In Re Soderquist

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78 Wn.2d 227 (1970)

472 P.2d 395

In the Matter of the Disciplinary Proceeding Against JAMES SODERQUIST, an Attorney at Law.[*]

No. C.D. 4828.

The Supreme Court of Washington, En Banc.

July 9, 1970.

Jack P. Scholfield, for Board of Governors.


James A. Soderquist was admitted to the practice of law in the state of Washington on March 6, 1958. On January 10, 1969 he was reprimanded by the Board of Governors of the Washington State Bar Association for withholding funds of a client. The reprimand apparently was ineffective inasmuch as his conduct continued in the same vein. Consequently, a formal complaint was filed with the Board of Governors in accordance with the Rules for Discipline of Attorneys.

The amended complaint alleged four types of proscribed conduct: First, it asserted that Mr. Soderquist appropriated to his own use $4,208.32 in estate funds while acting as an executor. Second, it charged that at a hearing for revocation of his letters Mr. Soderquist perjured himself by testifying that the funds were at all times in his trust account. Third, it claimed that while acting as an administrator he appropriated to his own use $911.30 from one estate and approximately $800 from another. Finally, it charged that he converted $5,000 to his own use while acting as a trustee.

Mr. Soderquist appeared before the trial panel of the bar association without counsel. At that time he signed a stipulation admitting the foregoing allegations, testified that he understood the full import of the proceedings and stated he recognized that it would probably result in his disbarment. *228 Mr. Soderquist also indicated that he did not intend to oppose the proceedings. As a result, he neither filed a brief in this court nor appeared for oral argument.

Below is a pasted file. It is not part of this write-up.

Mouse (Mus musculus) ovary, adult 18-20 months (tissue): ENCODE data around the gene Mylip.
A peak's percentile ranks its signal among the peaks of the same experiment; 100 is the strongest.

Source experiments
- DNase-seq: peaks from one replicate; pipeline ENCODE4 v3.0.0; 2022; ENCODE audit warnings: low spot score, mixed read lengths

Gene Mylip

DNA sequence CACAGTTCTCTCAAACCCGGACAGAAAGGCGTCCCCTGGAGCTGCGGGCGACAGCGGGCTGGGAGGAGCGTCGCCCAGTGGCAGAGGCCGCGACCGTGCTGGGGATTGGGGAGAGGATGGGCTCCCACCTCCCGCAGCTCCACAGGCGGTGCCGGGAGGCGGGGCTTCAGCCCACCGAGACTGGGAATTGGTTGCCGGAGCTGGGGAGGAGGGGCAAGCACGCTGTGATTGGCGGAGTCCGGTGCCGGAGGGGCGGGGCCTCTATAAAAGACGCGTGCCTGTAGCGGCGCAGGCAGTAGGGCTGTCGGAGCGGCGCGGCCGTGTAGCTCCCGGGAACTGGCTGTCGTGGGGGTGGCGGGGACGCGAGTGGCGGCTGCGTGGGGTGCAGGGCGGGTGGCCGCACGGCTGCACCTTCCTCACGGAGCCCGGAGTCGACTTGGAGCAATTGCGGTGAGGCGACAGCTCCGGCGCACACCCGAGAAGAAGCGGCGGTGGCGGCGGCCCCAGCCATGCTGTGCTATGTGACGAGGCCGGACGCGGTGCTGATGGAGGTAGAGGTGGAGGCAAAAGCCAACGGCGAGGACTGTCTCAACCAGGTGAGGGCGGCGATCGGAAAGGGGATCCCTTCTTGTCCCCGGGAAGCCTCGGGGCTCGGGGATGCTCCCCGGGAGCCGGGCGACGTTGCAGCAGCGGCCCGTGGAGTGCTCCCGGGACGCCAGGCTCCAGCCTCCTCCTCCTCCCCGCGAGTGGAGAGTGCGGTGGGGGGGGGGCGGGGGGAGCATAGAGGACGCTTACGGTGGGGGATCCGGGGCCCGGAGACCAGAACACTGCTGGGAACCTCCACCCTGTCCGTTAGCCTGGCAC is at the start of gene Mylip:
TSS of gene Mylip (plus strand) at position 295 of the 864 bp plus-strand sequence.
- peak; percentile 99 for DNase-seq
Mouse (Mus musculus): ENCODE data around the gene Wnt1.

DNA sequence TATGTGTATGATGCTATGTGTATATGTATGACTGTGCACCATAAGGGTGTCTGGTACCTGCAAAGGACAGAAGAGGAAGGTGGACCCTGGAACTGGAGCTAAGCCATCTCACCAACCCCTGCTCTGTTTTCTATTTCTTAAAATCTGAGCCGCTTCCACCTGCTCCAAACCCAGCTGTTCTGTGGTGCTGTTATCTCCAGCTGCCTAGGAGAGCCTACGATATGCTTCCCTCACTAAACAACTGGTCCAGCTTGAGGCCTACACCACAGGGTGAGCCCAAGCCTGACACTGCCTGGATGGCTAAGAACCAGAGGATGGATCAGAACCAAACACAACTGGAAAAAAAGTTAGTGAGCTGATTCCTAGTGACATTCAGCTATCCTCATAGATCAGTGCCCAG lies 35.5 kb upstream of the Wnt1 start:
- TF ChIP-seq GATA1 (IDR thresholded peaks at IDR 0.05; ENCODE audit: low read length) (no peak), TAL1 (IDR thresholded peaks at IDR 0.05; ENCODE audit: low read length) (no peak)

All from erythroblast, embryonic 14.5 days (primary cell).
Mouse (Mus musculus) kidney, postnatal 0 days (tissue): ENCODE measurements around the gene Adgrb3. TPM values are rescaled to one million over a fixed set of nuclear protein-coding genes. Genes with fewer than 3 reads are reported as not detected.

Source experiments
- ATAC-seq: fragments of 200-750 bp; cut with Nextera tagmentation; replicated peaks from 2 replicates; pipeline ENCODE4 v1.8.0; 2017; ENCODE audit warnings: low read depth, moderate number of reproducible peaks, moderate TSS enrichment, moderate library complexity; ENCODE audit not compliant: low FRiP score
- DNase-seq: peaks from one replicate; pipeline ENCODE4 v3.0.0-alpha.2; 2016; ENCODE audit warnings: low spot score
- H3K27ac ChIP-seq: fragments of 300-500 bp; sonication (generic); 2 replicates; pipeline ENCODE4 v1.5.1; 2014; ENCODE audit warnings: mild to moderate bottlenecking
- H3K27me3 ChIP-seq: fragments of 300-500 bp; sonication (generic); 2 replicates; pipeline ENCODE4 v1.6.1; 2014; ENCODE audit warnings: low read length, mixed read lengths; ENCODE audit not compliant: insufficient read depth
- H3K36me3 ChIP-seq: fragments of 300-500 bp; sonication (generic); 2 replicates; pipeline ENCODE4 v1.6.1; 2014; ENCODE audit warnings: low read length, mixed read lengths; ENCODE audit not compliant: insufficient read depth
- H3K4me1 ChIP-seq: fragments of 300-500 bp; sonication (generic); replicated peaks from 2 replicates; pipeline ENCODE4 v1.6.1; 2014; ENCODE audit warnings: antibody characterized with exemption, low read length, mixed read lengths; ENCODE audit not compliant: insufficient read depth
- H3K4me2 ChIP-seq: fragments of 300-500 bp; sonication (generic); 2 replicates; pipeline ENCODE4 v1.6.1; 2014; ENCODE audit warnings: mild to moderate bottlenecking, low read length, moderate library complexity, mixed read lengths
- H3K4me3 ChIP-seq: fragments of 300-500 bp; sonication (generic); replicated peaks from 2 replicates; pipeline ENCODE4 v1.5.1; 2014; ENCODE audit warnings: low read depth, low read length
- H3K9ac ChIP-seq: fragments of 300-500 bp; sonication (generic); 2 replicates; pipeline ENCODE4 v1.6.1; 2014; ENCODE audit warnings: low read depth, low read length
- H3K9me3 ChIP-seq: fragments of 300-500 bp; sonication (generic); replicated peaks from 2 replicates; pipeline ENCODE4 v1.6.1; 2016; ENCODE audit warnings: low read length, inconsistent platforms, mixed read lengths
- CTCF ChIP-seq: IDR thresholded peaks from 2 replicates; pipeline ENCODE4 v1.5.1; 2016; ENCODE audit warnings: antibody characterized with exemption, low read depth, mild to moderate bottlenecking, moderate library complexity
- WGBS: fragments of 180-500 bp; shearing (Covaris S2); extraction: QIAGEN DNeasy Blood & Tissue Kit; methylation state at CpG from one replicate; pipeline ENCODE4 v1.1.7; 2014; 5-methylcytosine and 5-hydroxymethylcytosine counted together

The Board of Governors has recommended permanent disbarment based on Rule III-A, C and J of Rules for Discipline of Attorneys (now DRA 1.1 (a), (c) and (j)) and violations of Canons 11, 22 and 32 of the Canons of Professional Ethics.

[1] We stated in In re Hutchins, 67 Wn.2d 144, 406 P.2d 777 (1965):

The purpose and objectives of these canons are clear. Strict adherence thereto by all attorneys is essential to maintain and sustain the integrity, honor and public trust of the legal profession. Violations cannot be tolerated. Embezzlement, conversion, refusal or inability to properly disburse or account for funds entrusted to the care of an attorney begets disbarment.

We have held repeatedly that disbarment is a proper disposition where a violation of Canon 11 has been established. In re Chantry, 67 Wn.2d 190, 407 P.2d 160 (1965); In re Ward, 54 Wn.2d 593, 343 P.2d 872 (1959). Also see In re Pennington, 73 Wn.2d 601, 440 P.2d 175 (1968) at note 1.

In the case at hand we are confronted with several admitted flagrant violations of Canon 11 as well as admitted perjury. These violations warrant the strongest disciplinary action possible. The recommendation of the Board of Governors for permanent disbarment is well justified.

Accordingly, Mr. Soderquist is permanently disbarred from the practice of law in the state of Washington. His name is hereby stricken from the roll of lawyers entitled to practice law within this jurisdiction. The statement of costs and expenses claimed by the Washington State Bar Association in the amount of $235.54 pursuant to DRA 7.1 et seq. is confirmed.



[*] Reported in 472 P.2d 395.